Hi Jimbo, I give you a quick comparison based on my experience and what I know. In the comparison, Sandboxie, the sandbox program I have been using for 10 years is the one I ll be comparing to the VM. Like you here, when someone ask me, whats the advantage of using a Sandbox program like Sandboxie over a VM? two words come to mind, "lightweigh and convenient". While Sandboxie gives you pretty much same kind of isolation as the one you get with a VM, with Sandboxie, you dont have to install a second copy of an operating system, and since you dont have to install it, you don't have to maintain it. When you use a VM, you have to maintain your primary system and the VM. With Sandboxie, you use one system and one set of applications/programs. In the VM, as with the second copy of an operating system, you also have to install a different set of programs and maintain it. You dont do this with Sandboxie. For example, you install Firefox once, you install it in the real system and then you run it isolated in the sandbox/disposable space.

    Sandboxie works pretty similar to the description of the Windows sandbox, but Sandboxie is designed not only to be very secure but also convenient. So,still using Firefox for this example, when you run Firefox sandboxed, Sandboxie gives you settings to save bookmarks, downloads, etc. And even more, you have settings to open the sandbox as much as you want, to save password, and many of the changes that take place in the sandbox. On the other hand, you also have settings to tighten up the sandbox where nothing gets saved, like in the Windows sandbox. With Sandboxie, is up to the user what gets out of the sandbox. Personally, what I do is strike a balance between usability and security in all my sandboxes. When I create them, I set them up as restricted and secure as possible without losing any usability. And I achieve this. I run all programs and files I run everyday in a sandbox, done automatically. The feel when I run my programs is the same as if I was not using a sandbox. No difference.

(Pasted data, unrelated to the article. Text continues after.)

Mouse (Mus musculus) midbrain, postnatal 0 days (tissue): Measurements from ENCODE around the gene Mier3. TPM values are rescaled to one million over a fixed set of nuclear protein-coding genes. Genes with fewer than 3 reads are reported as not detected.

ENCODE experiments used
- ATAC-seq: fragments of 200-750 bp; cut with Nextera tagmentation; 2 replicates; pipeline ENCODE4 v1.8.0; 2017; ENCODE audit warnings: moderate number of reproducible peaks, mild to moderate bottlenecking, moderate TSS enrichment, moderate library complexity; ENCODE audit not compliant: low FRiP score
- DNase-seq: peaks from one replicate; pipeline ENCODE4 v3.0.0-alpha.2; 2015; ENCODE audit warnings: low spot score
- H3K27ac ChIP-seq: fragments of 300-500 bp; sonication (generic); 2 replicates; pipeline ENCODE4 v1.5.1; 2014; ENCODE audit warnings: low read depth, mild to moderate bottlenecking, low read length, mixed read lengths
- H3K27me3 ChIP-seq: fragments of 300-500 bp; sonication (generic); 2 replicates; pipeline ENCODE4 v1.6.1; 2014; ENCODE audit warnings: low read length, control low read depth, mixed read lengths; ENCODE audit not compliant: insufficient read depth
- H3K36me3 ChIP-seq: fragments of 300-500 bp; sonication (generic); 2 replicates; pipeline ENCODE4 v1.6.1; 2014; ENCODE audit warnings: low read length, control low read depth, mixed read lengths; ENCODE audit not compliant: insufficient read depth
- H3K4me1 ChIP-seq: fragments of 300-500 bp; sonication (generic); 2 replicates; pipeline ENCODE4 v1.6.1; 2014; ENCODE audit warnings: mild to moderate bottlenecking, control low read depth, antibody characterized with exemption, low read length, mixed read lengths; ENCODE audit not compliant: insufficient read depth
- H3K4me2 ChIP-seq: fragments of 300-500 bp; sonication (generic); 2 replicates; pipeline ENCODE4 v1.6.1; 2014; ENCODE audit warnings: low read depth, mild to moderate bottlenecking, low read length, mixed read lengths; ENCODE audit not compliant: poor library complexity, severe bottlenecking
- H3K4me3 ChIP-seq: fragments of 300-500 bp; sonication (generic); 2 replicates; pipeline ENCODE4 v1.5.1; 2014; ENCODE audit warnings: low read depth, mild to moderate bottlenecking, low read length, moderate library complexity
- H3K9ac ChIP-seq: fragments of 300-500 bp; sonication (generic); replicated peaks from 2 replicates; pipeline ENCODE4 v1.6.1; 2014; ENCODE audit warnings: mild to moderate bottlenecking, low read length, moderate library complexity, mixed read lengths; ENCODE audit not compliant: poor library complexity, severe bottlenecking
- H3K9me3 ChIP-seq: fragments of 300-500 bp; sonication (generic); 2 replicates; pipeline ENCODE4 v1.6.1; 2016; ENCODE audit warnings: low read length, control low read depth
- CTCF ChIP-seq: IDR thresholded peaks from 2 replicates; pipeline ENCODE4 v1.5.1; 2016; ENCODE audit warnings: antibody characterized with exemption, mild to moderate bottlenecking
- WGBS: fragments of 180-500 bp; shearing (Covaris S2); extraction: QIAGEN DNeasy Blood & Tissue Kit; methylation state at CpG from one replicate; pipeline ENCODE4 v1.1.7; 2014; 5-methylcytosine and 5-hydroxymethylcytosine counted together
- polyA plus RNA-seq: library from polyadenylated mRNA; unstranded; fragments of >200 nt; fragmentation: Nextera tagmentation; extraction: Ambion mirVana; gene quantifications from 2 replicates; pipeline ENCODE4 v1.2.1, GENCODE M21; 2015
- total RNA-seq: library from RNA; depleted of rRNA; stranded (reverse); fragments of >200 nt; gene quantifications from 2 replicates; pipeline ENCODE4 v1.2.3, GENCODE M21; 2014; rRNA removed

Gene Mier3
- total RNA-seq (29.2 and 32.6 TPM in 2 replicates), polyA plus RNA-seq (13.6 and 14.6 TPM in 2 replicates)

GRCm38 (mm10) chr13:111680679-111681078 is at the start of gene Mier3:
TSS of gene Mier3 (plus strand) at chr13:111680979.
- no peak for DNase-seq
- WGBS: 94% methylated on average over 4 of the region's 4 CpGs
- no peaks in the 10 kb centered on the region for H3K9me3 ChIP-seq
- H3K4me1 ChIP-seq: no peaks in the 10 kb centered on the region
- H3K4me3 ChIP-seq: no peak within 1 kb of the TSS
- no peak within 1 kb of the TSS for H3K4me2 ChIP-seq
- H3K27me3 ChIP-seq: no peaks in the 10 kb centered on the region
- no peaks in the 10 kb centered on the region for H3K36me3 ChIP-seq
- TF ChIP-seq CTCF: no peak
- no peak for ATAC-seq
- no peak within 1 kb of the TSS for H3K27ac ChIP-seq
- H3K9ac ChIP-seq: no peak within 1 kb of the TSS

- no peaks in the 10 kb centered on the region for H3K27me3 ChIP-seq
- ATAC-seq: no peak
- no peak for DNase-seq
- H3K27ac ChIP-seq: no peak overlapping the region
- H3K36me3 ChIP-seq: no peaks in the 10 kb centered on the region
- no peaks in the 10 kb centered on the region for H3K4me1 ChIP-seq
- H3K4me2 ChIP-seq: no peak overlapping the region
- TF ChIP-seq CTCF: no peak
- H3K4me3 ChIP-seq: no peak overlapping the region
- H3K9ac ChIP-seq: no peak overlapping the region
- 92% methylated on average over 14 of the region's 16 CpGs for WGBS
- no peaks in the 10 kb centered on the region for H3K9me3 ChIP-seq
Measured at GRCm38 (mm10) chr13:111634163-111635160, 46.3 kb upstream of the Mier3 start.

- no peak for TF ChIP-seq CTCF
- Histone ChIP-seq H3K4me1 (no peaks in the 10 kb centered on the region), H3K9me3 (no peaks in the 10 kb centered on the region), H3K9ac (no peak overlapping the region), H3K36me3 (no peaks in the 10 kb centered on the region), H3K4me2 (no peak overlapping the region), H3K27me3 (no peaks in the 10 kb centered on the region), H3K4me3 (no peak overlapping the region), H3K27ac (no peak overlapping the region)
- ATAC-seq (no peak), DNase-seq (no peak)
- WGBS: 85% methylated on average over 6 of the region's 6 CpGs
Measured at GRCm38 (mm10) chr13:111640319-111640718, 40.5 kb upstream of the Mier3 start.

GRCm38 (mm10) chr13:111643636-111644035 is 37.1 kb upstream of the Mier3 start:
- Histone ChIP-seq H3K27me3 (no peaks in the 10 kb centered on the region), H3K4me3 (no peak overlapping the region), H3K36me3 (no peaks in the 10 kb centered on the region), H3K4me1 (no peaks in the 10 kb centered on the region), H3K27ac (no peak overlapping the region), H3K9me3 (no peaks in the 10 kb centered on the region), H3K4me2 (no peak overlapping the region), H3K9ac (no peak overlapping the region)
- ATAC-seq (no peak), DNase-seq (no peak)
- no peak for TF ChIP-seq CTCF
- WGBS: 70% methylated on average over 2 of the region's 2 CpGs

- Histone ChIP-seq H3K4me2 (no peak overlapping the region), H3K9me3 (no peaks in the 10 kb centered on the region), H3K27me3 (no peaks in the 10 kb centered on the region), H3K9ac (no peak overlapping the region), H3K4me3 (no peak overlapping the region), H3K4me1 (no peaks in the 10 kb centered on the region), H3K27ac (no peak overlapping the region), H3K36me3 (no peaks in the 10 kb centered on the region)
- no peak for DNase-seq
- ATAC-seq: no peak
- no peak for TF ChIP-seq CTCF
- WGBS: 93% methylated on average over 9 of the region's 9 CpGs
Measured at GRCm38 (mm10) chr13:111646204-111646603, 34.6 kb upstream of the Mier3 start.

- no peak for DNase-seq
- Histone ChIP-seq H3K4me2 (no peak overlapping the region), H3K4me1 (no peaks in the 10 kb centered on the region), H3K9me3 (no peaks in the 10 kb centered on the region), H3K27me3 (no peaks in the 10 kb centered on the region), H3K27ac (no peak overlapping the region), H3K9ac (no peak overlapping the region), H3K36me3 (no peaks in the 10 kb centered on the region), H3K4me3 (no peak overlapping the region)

Another difference between the VM and sandbox programs is having to commit memory from your primary system to the VM. Two gigs, 4 gigs, go to the VM, this is RAM you cant use in your main system. You commit no RAM with SBIE. Also, in the particular case of Sandboxie, the program uses almost no resources. Another thing, to discard contents of the container, you close the sandboxed application, programs running in the sandbox get terminated and contents get deleted. With the VM, you have to reboot.

    Bo
      My Computer

  7. jimbo45's Avatar
    Posts : 10,483
    Windows / Linux : Arch Linux
       #7

    Hi there @bo elam

    Thanks for the reply -- very useful and informative

    Can't rep you as this is in a News thread unfortunately.

    I'd rather like the idea of using the Linux subsystem in a sandbox -- I managed to actually get it working with a GUI for UBUNTU but that was a while ago. Might give it another go when I can get my hands on this new release.

    Cheers
    jimbo
      My Computer

  8. bo elam's Avatar
    Posts : 635
    Windows 10 Home
       #8

    jimbo45 said:
    Hi there @bo elam

    Thanks for the reply -- very useful and informative
    You are welcome, Jimbo.

    Bo
      My Computer


  9. Posts : 101
    10Pro x64 [2004]
       #9

    Super Top, excited!
      My Computer